Ziauddin Sardar is one of the world’s foremost Muslim intellectuals, and author of more than forty books on science, religion and contemporary culture. Now he shows a flair for immensely readable autobiography in his funny and moving account of life as a restless believer.
Desperately Seeking Paradise is a unique and candid memoir of a journey inside Islam. As a young student in London, Sardar sets out on a quest to grasp the meaning and contemporary relevance of his religion, and, hopefully, to find ‘paradise’. In the feverish atmosphere of the seventies, Sardar experiments with the mystical branch of Islam, Sufism, and with classical Islam, joining the study group of a famous Sudanese scholar.
Sardar then sets off on extensive travels through the Muslim world: to Iran, the Middle East, Saudi Arabia, Malaysia, Turkey, north Africa, Pakistan and China. On his travels, Sardar meets other Muslims, and speaks to them about their beliefs, and he yearningly describes Islam’s ‘Golden Age’ when Muslim culture and civilization was at its zenith.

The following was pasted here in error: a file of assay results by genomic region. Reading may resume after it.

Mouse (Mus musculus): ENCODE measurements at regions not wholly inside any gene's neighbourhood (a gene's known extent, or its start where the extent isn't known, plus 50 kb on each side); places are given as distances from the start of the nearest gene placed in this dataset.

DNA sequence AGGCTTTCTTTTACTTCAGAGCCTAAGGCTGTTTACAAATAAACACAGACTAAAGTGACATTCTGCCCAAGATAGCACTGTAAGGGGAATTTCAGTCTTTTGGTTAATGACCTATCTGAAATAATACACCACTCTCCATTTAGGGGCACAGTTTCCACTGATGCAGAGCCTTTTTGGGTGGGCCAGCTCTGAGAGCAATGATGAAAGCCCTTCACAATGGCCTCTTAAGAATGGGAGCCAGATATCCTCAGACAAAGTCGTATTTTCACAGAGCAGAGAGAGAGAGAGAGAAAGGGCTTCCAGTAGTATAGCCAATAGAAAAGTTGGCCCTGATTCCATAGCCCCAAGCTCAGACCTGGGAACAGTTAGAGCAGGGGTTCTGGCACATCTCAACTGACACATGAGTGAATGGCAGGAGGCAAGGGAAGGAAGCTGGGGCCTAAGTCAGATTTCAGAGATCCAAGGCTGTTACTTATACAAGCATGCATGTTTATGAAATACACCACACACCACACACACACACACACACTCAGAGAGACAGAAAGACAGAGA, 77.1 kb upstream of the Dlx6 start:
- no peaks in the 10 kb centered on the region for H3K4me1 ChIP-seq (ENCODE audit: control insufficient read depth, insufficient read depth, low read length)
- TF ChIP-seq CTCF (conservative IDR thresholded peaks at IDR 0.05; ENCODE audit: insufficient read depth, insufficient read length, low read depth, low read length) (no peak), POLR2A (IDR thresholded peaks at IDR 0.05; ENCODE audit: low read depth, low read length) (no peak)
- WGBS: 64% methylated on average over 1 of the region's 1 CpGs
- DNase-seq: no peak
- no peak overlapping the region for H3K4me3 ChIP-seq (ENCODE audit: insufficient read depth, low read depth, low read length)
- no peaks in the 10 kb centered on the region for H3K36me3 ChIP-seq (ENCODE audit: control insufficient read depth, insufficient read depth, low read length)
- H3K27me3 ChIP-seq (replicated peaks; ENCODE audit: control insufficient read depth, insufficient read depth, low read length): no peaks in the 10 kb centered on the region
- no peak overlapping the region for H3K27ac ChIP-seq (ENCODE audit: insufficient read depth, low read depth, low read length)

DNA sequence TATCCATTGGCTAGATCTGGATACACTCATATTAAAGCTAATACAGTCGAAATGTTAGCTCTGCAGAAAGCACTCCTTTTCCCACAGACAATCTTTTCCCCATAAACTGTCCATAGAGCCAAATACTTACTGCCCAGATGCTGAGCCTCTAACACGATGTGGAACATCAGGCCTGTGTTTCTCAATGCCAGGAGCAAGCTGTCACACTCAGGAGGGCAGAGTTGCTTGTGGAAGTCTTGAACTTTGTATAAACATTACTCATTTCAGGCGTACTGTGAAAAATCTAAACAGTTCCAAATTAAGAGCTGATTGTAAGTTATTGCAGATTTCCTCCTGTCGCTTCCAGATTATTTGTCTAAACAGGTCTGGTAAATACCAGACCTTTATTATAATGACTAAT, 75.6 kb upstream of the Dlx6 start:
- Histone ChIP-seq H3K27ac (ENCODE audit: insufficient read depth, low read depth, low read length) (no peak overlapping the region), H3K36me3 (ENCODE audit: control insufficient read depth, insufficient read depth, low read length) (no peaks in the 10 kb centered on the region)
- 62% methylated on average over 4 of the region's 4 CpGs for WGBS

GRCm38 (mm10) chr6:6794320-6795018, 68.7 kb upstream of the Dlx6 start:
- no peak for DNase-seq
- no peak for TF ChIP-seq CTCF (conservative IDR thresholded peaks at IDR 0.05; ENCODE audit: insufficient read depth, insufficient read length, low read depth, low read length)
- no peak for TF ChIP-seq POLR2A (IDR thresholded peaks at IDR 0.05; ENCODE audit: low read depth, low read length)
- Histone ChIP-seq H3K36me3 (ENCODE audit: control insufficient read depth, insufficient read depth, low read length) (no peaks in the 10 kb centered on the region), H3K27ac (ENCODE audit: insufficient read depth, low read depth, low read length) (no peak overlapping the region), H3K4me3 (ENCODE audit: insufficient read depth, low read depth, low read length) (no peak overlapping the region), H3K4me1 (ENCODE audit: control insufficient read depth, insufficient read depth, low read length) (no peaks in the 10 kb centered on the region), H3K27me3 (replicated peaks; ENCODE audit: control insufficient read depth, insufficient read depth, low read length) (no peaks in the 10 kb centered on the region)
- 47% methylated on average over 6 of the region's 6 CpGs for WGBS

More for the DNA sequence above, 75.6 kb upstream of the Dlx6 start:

Sometimes his spiritual journey nearly ends in despair – after his hopes for the Iranian revolution are dashed, after the Salman Rushdie affair in 1989, and after the events of September 11, 2001. He gains sustenance from a group of like-minded intellectuals, committed to forging a middle, humane way between western secularism and Islamist certainty. But will he ever reach paradise?
Desperately Seeking Paradise is self-mocking, frank and passionate, and rare for the insight it gives into the experience of being a devout but questioning Muslim in the tumultuous decades of the late twentieth and early twenty-first century. At a time when the view of Islam in the West is often distorted or simplistic, it is essential reading.